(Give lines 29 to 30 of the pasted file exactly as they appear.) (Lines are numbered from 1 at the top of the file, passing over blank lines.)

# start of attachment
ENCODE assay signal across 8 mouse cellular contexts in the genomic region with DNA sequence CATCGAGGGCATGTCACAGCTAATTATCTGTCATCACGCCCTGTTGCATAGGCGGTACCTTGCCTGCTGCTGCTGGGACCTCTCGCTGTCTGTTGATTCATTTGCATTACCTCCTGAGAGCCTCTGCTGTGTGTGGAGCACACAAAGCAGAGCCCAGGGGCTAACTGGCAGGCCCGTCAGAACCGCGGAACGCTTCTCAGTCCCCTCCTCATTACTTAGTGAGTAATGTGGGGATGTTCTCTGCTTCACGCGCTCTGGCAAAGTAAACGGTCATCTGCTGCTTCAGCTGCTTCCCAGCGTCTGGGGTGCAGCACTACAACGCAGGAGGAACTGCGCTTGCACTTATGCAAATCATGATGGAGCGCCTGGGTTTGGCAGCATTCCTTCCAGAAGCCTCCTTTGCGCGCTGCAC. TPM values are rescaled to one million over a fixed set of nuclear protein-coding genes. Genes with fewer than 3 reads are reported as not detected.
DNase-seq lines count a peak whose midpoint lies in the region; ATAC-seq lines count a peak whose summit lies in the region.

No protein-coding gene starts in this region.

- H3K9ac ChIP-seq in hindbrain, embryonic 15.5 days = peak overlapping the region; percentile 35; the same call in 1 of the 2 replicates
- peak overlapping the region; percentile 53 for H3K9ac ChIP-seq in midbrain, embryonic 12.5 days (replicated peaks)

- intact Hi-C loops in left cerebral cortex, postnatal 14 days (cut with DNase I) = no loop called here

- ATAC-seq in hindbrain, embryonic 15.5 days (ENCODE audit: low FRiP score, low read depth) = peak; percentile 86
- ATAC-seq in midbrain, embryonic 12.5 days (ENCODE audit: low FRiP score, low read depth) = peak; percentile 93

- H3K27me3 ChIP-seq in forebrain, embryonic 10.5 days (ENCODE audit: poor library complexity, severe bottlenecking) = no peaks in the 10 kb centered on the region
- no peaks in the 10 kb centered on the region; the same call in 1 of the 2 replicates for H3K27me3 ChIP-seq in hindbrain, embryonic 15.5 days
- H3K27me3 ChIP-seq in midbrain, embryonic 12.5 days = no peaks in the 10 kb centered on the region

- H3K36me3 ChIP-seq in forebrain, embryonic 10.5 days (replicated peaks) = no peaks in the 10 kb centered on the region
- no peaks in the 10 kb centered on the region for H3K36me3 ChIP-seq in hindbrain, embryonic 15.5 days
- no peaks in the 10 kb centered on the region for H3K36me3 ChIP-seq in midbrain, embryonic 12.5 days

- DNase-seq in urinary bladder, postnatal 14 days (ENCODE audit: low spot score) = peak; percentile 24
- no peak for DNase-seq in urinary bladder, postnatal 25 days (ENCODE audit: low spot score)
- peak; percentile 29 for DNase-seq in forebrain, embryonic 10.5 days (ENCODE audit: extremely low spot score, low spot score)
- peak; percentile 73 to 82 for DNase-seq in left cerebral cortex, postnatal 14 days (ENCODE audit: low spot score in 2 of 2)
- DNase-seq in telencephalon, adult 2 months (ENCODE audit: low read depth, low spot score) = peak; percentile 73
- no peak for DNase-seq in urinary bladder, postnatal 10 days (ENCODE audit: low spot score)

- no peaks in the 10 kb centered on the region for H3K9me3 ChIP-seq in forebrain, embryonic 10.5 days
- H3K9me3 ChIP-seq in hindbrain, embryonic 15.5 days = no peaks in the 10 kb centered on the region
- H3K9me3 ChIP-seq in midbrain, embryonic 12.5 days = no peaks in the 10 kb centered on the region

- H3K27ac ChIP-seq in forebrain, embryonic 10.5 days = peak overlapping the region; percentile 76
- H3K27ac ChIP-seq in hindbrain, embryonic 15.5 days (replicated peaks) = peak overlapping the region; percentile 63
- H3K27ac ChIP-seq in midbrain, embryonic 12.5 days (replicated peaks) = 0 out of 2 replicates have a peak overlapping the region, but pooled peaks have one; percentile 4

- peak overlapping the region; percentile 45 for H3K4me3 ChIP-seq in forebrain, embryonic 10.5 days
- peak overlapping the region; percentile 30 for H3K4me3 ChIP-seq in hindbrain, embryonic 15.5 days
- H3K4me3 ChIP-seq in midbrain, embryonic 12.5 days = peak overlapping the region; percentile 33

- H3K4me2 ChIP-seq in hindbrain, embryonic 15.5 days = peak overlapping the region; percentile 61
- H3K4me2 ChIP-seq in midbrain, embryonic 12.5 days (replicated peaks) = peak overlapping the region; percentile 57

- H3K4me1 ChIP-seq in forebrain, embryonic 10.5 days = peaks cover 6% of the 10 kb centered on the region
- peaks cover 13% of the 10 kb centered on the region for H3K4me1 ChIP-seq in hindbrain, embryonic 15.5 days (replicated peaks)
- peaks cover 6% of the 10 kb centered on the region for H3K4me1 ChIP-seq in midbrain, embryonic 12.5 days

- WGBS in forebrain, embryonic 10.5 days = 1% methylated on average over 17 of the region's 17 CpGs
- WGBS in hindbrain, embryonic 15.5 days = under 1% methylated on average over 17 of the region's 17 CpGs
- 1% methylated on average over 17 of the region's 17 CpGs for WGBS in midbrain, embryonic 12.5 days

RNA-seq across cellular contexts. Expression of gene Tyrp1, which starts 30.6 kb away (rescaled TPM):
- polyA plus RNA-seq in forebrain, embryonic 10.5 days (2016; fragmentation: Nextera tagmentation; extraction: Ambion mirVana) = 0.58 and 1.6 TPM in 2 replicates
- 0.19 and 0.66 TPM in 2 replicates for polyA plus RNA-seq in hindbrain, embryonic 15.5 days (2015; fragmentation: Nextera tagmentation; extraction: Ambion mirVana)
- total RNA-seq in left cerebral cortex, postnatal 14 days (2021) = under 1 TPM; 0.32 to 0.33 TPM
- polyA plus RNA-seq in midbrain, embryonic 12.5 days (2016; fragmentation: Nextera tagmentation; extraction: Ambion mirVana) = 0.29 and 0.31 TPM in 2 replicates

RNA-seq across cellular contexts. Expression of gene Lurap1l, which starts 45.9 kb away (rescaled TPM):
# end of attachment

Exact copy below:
- H3K4me3 ChIP-seq in midbrain, embryonic 12.5 days = peak overlapping the region; percentile 33

- H3K4me2 ChIP-seq in hindbrain, embryonic 15.5 days = peak overlapping the region; percentile 61